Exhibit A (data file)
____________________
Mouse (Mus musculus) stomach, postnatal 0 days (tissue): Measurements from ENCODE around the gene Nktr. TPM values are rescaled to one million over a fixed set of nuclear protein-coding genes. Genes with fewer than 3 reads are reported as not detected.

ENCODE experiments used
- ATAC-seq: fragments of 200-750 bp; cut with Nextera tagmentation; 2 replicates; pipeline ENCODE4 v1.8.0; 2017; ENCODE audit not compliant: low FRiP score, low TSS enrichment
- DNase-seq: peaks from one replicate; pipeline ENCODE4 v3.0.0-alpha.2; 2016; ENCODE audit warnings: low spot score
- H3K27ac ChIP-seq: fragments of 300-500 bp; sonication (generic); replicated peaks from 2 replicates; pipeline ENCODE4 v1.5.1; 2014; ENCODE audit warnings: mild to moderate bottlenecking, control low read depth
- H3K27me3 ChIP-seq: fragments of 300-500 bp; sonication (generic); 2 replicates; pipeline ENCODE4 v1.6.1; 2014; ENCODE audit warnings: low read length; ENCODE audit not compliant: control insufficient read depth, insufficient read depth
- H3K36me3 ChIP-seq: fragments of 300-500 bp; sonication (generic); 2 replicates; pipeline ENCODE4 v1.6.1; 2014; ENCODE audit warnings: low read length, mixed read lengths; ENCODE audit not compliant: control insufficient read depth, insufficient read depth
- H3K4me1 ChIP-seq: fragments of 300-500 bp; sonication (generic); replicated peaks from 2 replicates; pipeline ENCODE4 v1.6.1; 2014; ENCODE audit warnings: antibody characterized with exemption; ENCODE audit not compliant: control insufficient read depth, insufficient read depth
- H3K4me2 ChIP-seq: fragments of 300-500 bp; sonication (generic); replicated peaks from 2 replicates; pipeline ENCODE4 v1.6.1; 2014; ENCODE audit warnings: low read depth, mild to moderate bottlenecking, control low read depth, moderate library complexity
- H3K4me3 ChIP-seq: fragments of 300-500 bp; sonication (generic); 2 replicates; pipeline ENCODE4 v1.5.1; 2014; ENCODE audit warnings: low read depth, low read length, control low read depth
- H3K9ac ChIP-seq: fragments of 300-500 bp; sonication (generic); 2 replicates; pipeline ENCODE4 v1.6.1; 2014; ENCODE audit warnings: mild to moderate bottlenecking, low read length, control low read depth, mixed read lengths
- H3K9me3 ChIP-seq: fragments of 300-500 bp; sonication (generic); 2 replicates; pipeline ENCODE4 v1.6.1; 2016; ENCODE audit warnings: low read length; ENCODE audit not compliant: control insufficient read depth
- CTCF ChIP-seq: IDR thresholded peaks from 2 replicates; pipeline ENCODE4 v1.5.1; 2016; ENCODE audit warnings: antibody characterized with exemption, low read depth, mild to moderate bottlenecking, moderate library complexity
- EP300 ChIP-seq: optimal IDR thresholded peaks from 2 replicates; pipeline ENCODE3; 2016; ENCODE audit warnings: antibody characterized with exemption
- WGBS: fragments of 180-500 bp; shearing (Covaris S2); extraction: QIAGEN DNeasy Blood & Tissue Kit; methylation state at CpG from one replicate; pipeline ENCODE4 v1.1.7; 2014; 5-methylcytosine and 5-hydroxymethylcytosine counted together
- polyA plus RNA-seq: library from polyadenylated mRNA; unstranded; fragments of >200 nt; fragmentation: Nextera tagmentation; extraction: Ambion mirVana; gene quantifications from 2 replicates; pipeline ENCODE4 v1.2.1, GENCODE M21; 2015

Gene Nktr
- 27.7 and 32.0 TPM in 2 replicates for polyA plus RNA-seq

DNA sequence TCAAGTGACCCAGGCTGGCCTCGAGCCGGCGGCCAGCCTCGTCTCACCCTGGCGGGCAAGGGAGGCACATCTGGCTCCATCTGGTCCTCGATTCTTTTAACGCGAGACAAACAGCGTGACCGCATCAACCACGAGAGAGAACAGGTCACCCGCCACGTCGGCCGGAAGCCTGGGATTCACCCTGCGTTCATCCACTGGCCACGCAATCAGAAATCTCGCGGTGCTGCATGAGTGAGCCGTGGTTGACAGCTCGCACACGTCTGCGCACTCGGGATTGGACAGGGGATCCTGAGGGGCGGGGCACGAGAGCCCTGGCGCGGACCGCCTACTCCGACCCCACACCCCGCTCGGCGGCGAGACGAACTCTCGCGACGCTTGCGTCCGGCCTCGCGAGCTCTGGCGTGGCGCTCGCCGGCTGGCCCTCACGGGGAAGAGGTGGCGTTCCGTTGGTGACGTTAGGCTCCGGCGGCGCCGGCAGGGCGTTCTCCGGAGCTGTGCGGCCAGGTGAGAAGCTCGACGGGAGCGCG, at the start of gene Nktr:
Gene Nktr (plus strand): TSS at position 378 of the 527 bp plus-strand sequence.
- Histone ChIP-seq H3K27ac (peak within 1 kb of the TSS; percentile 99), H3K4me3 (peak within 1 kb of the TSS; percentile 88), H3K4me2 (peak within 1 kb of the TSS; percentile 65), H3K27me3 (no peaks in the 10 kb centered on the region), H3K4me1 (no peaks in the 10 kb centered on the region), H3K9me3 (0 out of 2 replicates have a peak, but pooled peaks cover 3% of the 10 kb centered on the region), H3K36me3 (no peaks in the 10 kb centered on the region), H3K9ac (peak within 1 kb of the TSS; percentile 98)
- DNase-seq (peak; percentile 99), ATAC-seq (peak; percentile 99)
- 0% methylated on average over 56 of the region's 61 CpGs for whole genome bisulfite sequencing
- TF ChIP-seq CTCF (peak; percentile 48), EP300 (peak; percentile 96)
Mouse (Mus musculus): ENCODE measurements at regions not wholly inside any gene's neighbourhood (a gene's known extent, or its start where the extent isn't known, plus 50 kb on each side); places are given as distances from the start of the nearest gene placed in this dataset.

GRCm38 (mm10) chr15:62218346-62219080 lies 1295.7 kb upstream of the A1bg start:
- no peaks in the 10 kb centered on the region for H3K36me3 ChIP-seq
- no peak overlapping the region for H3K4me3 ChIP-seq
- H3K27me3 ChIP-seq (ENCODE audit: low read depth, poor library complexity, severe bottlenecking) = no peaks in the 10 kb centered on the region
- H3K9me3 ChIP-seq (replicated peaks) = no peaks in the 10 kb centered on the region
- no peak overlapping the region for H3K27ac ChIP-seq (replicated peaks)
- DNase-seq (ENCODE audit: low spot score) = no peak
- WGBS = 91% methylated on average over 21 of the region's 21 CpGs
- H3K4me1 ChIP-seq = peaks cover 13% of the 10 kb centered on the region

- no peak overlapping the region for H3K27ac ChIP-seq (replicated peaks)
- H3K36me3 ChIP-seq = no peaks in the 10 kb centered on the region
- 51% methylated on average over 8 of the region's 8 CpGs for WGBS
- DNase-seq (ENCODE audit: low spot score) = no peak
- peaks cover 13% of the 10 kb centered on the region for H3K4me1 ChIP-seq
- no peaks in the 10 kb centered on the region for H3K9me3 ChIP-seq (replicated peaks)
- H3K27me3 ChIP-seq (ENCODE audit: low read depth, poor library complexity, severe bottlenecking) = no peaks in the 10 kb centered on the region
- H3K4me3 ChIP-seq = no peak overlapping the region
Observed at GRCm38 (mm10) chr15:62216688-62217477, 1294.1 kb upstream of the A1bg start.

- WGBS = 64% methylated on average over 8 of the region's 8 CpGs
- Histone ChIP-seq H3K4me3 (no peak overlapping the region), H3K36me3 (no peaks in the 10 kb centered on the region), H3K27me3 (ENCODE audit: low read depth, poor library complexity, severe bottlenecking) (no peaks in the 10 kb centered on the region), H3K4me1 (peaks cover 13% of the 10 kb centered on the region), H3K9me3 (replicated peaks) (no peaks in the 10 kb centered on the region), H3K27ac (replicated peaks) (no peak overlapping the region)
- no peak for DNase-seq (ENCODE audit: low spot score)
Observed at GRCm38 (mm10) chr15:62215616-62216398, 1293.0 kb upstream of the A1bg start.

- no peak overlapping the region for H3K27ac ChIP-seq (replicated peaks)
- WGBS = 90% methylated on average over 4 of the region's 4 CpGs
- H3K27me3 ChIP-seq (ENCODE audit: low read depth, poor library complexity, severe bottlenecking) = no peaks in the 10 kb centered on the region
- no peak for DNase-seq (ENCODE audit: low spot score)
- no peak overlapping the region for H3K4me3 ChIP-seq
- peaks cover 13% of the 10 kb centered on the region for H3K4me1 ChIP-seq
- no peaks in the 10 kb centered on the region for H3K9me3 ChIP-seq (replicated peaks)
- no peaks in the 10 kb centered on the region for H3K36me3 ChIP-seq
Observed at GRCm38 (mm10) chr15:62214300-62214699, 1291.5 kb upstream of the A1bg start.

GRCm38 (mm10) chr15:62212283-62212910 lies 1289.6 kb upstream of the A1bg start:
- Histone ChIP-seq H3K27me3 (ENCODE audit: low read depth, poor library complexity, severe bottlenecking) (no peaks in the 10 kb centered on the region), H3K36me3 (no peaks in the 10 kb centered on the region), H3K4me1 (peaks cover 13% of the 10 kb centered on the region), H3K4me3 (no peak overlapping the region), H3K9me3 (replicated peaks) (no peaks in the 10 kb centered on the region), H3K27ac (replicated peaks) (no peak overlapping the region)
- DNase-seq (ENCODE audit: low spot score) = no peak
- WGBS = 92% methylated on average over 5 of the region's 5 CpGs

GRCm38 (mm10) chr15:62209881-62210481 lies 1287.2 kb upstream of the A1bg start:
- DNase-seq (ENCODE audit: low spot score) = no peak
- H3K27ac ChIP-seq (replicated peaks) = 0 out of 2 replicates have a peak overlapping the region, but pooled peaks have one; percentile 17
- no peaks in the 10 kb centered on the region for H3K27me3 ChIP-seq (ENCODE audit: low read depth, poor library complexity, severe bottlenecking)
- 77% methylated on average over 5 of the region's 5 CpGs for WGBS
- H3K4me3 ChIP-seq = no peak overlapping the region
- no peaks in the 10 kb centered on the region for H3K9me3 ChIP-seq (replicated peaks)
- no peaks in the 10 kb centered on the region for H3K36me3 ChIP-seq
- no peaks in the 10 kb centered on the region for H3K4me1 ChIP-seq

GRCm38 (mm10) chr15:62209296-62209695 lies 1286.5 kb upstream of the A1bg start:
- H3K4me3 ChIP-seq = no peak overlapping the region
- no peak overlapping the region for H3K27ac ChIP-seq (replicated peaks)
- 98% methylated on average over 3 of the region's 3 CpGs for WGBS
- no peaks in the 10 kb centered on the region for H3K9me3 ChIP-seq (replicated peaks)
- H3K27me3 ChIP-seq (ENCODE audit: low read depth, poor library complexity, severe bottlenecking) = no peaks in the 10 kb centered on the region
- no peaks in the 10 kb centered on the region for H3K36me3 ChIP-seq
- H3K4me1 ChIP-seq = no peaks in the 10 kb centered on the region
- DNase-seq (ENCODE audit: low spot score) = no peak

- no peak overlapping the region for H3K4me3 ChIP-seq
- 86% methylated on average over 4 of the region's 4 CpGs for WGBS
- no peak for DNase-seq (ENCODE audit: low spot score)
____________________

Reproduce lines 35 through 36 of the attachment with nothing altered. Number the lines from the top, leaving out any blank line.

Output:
- no peak overlapping the region for H3K27ac ChIP-seq (replicated peaks)
- H3K36me3 ChIP-seq = no peaks in the 10 kb centered on the region